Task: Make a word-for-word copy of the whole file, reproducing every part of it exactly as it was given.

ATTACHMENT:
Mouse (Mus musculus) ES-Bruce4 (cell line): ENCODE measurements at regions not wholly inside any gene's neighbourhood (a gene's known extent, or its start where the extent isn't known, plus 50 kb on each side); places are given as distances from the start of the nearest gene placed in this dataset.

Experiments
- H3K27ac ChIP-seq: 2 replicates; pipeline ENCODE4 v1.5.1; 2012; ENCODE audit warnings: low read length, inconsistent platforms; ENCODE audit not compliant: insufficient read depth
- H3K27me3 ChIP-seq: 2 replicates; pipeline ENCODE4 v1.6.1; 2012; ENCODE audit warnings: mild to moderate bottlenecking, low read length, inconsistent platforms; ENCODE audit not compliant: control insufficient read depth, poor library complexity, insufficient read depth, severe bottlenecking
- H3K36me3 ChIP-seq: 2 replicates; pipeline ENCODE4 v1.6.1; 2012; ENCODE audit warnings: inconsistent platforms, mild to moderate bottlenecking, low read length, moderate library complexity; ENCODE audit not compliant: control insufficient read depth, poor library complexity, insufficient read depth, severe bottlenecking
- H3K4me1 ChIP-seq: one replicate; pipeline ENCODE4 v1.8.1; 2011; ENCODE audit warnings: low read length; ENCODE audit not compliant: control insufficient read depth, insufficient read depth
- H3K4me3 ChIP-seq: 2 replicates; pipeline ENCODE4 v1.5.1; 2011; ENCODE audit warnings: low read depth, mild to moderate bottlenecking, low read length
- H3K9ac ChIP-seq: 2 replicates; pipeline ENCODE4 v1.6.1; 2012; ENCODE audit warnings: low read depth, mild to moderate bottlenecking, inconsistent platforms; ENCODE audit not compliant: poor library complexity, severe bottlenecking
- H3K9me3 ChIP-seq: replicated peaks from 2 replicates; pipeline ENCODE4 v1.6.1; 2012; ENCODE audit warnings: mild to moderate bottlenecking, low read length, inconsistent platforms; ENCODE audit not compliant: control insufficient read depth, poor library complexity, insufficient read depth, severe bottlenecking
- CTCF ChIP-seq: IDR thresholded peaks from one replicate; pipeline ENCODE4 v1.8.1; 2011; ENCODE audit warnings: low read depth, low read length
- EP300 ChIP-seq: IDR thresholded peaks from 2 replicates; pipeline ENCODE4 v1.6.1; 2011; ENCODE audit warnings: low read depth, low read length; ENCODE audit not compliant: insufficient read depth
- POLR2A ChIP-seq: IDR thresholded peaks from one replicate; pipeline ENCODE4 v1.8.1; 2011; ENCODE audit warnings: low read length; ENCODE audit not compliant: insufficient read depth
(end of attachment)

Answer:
Mouse (Mus musculus) ES-Bruce4 (cell line): ENCODE measurements at regions not wholly inside any gene's neighbourhood (a gene's known extent, or its start where the extent isn't known, plus 50 kb on each side); places are given as distances from the start of the nearest gene placed in this dataset.

Experiments
- H3K27ac ChIP-seq: 2 replicates; pipeline ENCODE4 v1.5.1; 2012; ENCODE audit warnings: low read length, inconsistent platforms; ENCODE audit not compliant: insufficient read depth
- H3K27me3 ChIP-seq: 2 replicates; pipeline ENCODE4 v1.6.1; 2012; ENCODE audit warnings: mild to moderate bottlenecking, low read length, inconsistent platforms; ENCODE audit not compliant: control insufficient read depth, poor library complexity, insufficient read depth, severe bottlenecking
- H3K36me3 ChIP-seq: 2 replicates; pipeline ENCODE4 v1.6.1; 2012; ENCODE audit warnings: inconsistent platforms, mild to moderate bottlenecking, low read length, moderate library complexity; ENCODE audit not compliant: control insufficient read depth, poor library complexity, insufficient read depth, severe bottlenecking
- H3K4me1 ChIP-seq: one replicate; pipeline ENCODE4 v1.8.1; 2011; ENCODE audit warnings: low read length; ENCODE audit not compliant: control insufficient read depth, insufficient read depth
- H3K4me3 ChIP-seq: 2 replicates; pipeline ENCODE4 v1.5.1; 2011; ENCODE audit warnings: low read depth, mild to moderate bottlenecking, low read length
- H3K9ac ChIP-seq: 2 replicates; pipeline ENCODE4 v1.6.1; 2012; ENCODE audit warnings: low read depth, mild to moderate bottlenecking, inconsistent platforms; ENCODE audit not compliant: poor library complexity, severe bottlenecking
- H3K9me3 ChIP-seq: replicated peaks from 2 replicates; pipeline ENCODE4 v1.6.1; 2012; ENCODE audit warnings: mild to moderate bottlenecking, low read length, inconsistent platforms; ENCODE audit not compliant: control insufficient read depth, poor library complexity, insufficient read depth, severe bottlenecking
- CTCF ChIP-seq: IDR thresholded peaks from one replicate; pipeline ENCODE4 v1.8.1; 2011; ENCODE audit warnings: low read depth, low read length
- EP300 ChIP-seq: IDR thresholded peaks from 2 replicates; pipeline ENCODE4 v1.6.1; 2011; ENCODE audit warnings: low read depth, low read length; ENCODE audit not compliant: insufficient read depth
- POLR2A ChIP-seq: IDR thresholded peaks from one replicate; pipeline ENCODE4 v1.8.1; 2011; ENCODE audit warnings: low read length; ENCODE audit not compliant: insufficient read depth